Oladipo Agboluaje was catapulted into the public consciousness in 2003 with Early Morning a satire about three immigrant office cleaners working in London who, in time honoured Nigerian fashion, overthrow the government and install a ‘blackocracy’.
Garnering rave reviews, it was Oladipo’s first play, introducing him as a new and distinctive voice in UK drama, one that is both African and British at the same time and driven by a passion for political change.
Now, with a remarkable 14 plays under his belt and a fair few accolades, Oladipo is back with a new drama, New Nigerians, currently being premiered at the Arcola theatre in Hackney. Commissioned as part of the Arcola’s Revolution season to commemorate the centenary of the Russian Revolution alongside plays by Gorky and Chekov, it is another biting satire, this time aimed at Nigeria’s conservative political establishment.
“A few of my previous plays have talked about revolution and that is why the Arcola approached me,” he explains. “In fact, New Nigerians had been in my head for some time as an idea and I saw the commission as a great opportunity to develop it.”
Although the play is set in Nigeria and focusses on a flip flop-wearing socialist leader’s dilemma of whether to enter into a useful political alliance with a business tycoon turned politician, Oladipo believes it has a universal message that will resonate with any audience.
“It is about the reality of gaining political power and maintaining one’s political integrity. While Nigerians in the audience get most of the references and find it hilarious, others can relate to its universal application. In terms of characters and issues people can see echoes of Jeremy Corbyn, Donald Trump and the Lib-Deb Tory pact.”
Oladipo’s own background is the clue to his cultural hybridity. Born in Hackney in 1968, he returned to Nigeria when he was nine and studied theatre at the University of Benin before resuming his education in London in 1995 with an MA in literature. Fired with a love of writing short stories and poetry, he decided to try his hand at drama too and the result was Early Morning. Initially turned down by many theatres, it was finally taken on board by Oval House and went on to be described by the Spectator as “witty, astute and sublimely irresponsible”.
More plays quickly followed, including an ambitious adaptation of Brecht’s Mother Courage and her Children, set in West Africa and starring veteran actress Carmen Monroe, The Christ of Coldharbour Lane, about Omotunde, a revolutionary preacher from Brixton who urges followers to “abandon the wilful peace” that oppresses them, and his two most successful shows to date, The Estate and the award-winning Iya-Ile (The First Wife), both comedies centred on the same wealthy family living in Lagos.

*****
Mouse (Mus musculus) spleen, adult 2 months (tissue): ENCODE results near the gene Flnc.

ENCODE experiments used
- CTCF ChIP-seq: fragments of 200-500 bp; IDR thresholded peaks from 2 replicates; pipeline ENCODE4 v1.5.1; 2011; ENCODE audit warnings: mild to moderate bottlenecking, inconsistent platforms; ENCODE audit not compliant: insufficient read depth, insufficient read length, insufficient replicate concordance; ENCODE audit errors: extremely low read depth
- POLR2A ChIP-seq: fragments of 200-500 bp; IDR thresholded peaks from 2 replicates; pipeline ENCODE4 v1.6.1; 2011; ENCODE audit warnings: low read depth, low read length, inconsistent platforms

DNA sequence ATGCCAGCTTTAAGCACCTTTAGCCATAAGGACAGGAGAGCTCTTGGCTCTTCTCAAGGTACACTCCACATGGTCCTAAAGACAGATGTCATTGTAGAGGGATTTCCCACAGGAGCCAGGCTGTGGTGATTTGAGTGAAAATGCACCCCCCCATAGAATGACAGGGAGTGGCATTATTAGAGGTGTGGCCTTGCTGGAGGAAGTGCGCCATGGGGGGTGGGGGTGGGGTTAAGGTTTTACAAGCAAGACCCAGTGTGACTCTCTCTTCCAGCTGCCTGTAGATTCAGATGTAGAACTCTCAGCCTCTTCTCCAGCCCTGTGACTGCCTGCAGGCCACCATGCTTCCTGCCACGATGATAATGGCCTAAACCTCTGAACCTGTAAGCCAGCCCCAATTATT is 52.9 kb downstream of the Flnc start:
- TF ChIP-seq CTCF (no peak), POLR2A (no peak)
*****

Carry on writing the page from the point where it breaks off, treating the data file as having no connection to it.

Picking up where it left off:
Oladipo has been strongly influenced by Nigerian playwrights who often use satire as a way of attacking the powers-that-be. “They can be divided into two categories – high brow intellectuals like Wole Soyinka and popular dramatists like Ken Saro Wiwa, who wrote the hugely successful TV sit-com Basi and Company that I used to watch in the 1980s. I see myself as a merging of the two but put myself in the popular category.”
Although his political leanings are clear, he steers clear of preaching to an audience: “My politics are leftist but I don’t see any point in talking down to people. My job is to write a story truthfully and I try to be as balanced as possible. We must have a dialogue.”
Like most of his dramas, New Nigerians is a real crowd pleaser and sell-out audiences thus far indicate there is an appetite for political satire. But while he would love to see the play performed in Nigeria itself he thinks this is unlikely given that it touches on some thorny issues. For now, he is enormously grateful for the opportunity offered by the Arcola.
As for the progress of the rest of black theatre at a time of swingeing cut backs, counter-intuitively he believes their impact to be minimal. “Black theatre has always had to make do with limited funding, so in many respects, this climate of cuts makes little or no difference,” he says. “The main issue is the lack of black presence at the higher echelons of theatre management where decisions are made. Nevertheless, black practitioners continue to find creative ways of getting their work to their audiences irrespective of the funding situation.”
New Nigerians runs at the Arcola Theatre, London London E8 3DL until March 11
This article first appeared in West End Extra on February 25, 2017